the anti-skinning agents should be adjusted relative to their effectiveness on particular substrate materials based on composition, durometer, and other factors;
hydro-treated light petroleum distillates, among others, may serve as solvents;
a consideration of the content of resins and driers should be made when pigment or dye is added to the formulation;
an increase in the percentage volume of resins is recommended when the end-product is intended to simulate stone, ceramics, metals, and other materials where the color application is a significant part of the visual simulation, intended to look like some material other than plastic. The formulation given in this section has been specifically formulated for use on plastic substrates intended for use as replacements for wood products.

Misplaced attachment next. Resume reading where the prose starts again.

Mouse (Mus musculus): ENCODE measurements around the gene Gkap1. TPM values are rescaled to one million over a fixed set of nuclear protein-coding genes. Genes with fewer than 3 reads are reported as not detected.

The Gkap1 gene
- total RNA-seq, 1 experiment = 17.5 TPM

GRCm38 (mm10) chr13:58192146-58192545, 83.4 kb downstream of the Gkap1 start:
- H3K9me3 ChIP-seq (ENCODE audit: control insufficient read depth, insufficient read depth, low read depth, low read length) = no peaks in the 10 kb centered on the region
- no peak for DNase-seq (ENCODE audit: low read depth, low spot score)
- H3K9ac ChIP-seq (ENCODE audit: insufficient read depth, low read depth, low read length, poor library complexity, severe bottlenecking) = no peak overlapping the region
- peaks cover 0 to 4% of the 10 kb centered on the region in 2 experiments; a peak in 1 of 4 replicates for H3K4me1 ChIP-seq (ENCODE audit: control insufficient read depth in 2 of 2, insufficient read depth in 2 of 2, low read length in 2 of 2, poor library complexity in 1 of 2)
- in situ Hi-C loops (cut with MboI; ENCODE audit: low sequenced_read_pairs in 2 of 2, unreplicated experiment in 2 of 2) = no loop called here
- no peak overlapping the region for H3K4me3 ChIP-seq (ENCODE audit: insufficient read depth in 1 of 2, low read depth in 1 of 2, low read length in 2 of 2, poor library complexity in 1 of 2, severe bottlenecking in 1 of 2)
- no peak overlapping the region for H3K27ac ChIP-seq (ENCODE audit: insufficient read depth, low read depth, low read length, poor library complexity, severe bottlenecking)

This invention can be used on a variety of solid synthetic organic and natural organic substrates and is compatible with a broad range of commonly available paints, stains, adhesives, and coloring agents. It is also cost-competitive as compared with familiar building materials, such as natural wood, when used for a similar purpose, and, in many applications, provides a more durable material requiring less maintenance which is not limited in terms of color application, a significant advantage over some previously available synthetic materials. Furthermore, many products employing this invention could conceivably be re-used, unlike, for example, most wood products. Depending on substrate formulation, some products employing this invention can be fully re-cycled, and this invention can be used on many re-cycled materials.